White Sox

White Sox: Carlos Rodon’s AAA catcher confident in changeup

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White Sox: Carlos Rodon’s AAA catcher confident in changeup

Carlos Rodon struck out nine over five innings in his first Triple-A start of 2015, a game that featured the left-hander throwing his “equalizer pitch” quite a bit. 

That’s how Charlotte catcher Kevan Smith refers to Rodon’s changeup — it’s the pitch that keeps hitters off his outstanding fastball/slider combination and could ultimately be the key to his big league success. Smith caught Rodon’s first minor league start April 11 and came away impressed with the 2014 first-round pick’s ability to throw that changeup. 

“I said, any chance that I can squeeze some changeups in there we’re going to do it just to get to work on it no matter if it’s a good or bad one,” Smith said in a phone interview. “And a lot of times with him, maybe if he didn’t throw one he liked I would just double up on it. It was a great pitch that night for him.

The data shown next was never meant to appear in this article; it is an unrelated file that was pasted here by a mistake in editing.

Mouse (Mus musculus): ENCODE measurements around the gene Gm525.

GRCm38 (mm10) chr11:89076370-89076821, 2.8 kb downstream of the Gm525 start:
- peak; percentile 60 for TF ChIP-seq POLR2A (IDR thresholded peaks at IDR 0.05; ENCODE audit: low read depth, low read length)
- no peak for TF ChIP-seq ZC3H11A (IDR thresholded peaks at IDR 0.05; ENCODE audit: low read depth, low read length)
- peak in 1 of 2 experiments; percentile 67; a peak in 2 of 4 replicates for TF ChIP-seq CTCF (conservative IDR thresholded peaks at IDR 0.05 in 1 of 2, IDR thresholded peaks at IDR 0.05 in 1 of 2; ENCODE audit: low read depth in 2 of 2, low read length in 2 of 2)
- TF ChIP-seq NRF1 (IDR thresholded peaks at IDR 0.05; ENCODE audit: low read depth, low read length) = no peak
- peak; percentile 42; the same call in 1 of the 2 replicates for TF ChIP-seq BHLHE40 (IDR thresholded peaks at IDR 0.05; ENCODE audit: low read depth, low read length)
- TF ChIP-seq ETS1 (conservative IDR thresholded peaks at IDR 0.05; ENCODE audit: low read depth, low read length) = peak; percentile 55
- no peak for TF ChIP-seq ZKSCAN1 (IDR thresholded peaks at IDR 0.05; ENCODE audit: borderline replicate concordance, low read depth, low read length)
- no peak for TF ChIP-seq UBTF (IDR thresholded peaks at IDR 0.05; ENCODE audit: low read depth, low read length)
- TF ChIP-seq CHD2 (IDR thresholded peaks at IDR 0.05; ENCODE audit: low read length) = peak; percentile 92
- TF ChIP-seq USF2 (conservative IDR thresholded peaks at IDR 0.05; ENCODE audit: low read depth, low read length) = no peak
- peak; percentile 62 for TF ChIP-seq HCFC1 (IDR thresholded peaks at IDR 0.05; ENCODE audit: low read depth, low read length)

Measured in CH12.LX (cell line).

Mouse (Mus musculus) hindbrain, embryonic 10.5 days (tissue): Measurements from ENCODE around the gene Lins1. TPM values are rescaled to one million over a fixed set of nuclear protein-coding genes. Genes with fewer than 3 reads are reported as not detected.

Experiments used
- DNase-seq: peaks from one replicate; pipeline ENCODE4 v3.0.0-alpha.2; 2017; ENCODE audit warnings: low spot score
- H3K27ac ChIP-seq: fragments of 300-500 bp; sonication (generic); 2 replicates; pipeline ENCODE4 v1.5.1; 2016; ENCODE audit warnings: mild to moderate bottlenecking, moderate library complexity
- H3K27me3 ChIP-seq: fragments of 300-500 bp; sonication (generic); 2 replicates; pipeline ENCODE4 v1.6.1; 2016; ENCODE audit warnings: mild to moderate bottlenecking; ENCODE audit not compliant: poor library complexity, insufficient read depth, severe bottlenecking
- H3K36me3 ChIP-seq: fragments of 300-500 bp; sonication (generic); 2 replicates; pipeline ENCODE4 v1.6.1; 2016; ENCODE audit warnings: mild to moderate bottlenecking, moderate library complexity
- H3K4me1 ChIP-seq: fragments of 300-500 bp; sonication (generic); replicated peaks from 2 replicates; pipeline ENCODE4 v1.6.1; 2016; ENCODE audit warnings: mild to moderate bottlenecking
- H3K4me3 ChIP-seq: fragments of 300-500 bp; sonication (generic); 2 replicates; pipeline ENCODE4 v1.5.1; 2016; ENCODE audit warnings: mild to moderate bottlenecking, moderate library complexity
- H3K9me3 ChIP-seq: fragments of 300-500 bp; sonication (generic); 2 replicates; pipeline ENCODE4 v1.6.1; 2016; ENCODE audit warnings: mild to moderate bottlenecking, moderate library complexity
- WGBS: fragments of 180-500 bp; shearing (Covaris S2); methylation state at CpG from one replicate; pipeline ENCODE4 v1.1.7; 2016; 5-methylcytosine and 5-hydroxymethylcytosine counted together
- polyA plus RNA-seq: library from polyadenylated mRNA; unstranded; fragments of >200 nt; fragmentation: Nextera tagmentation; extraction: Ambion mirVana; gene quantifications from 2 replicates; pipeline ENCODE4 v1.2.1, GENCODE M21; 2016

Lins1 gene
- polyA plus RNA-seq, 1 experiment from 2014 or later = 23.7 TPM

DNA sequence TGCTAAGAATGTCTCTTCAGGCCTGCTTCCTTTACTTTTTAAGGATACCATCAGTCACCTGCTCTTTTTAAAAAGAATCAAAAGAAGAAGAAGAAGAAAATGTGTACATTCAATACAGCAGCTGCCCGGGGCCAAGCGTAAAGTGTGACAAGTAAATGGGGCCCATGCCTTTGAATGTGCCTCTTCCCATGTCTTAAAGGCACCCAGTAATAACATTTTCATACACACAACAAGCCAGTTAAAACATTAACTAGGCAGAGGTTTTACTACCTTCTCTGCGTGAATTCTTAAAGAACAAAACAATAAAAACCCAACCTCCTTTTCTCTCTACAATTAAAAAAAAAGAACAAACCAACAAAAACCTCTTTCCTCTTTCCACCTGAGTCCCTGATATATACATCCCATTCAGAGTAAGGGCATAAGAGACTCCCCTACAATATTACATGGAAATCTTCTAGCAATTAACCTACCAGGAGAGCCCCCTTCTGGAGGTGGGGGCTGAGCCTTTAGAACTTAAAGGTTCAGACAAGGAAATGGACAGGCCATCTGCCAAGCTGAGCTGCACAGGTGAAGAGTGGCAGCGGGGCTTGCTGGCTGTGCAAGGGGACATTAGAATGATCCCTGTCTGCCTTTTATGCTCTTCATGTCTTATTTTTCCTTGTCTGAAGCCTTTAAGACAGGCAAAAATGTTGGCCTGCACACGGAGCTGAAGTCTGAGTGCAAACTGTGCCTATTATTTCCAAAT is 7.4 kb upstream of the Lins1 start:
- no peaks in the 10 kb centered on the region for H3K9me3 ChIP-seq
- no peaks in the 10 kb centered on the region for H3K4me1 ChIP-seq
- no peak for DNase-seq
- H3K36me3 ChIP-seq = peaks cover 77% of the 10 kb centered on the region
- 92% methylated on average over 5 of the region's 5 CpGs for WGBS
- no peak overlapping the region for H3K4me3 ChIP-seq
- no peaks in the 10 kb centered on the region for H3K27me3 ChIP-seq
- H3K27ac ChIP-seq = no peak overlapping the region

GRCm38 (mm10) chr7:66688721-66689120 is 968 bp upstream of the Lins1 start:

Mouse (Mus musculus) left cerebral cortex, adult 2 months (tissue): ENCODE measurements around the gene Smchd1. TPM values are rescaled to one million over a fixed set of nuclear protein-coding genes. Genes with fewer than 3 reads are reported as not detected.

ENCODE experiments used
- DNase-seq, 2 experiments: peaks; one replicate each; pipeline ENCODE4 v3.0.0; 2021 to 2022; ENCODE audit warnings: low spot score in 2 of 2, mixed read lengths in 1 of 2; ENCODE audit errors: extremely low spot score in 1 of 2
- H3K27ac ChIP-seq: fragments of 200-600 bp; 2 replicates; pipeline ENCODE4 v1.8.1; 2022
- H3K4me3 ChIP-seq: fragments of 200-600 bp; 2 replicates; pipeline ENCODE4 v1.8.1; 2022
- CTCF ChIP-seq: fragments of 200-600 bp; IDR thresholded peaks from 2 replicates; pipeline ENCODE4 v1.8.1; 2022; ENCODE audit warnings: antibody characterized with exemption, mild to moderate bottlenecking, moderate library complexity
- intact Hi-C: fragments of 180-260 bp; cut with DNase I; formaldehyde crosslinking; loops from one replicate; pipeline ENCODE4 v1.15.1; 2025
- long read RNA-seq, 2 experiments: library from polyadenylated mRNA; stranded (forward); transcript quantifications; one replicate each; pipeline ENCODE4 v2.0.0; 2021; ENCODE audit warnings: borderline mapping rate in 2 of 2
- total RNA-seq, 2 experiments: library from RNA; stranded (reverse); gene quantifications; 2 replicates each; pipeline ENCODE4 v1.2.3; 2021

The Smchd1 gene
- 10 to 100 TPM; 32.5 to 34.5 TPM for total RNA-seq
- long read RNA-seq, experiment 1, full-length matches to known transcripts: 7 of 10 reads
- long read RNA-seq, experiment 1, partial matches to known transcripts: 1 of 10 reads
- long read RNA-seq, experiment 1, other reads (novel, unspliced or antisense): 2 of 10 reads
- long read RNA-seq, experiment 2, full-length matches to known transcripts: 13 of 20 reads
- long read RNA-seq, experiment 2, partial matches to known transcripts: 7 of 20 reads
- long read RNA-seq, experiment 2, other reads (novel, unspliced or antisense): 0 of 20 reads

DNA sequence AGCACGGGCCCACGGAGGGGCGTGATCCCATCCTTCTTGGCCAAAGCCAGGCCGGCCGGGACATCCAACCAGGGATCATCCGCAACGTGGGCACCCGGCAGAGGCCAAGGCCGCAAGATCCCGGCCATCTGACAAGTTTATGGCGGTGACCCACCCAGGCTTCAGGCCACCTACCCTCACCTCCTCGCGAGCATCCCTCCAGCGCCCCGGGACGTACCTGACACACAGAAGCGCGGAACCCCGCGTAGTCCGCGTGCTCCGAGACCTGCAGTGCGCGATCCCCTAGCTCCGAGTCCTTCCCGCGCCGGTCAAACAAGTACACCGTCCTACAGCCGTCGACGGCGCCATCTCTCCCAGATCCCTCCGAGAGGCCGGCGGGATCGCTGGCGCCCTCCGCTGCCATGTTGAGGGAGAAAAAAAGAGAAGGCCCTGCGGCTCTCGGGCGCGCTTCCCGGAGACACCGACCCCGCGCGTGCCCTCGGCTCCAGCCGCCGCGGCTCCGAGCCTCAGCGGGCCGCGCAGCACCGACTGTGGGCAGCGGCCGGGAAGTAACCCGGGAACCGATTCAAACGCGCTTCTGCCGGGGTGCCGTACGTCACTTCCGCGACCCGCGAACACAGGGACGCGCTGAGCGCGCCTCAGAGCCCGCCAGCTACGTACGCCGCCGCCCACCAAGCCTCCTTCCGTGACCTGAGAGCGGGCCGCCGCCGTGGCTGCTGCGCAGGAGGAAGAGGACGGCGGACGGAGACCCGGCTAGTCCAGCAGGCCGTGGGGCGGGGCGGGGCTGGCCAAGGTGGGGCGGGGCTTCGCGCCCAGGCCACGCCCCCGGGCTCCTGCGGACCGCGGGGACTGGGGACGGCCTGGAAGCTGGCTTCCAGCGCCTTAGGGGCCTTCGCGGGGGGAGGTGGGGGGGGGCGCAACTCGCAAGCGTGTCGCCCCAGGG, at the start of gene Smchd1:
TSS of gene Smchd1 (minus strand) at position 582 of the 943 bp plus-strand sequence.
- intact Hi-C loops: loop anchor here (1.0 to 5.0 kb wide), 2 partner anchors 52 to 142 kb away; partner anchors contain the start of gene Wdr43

“… When he really focuses on it and throws it the right way, it’s a great pitch compared to his slider.”

[SHOP: Gear up, White Sox fans!]

The unofficial count was 14 changeups — about 16 percent of his 87 pitches — against 17 sliders. But even though he’s out of a starting rotation and into a major league bullpen, where power fastballs and sliders are the norm, Rodon said Monday he still expects to use his changeup and continue to work on it over the coming months. 

The 22-year-old Rodon still isn’t able to throw it with the kind of consistency of his fastball or slider, which Smith said comes with the developmental territory of throwing it more.

“Sometimes he’ll kind of fly open on occasion and his arm will get way out there and that’s what kind of makes it tail or kind of wobble into the zone,” Smith said. “But when he thinks like it’s his fastball and just thinks, freaking get on top of it and throw the crap out of it, it comes out looking like a fastball.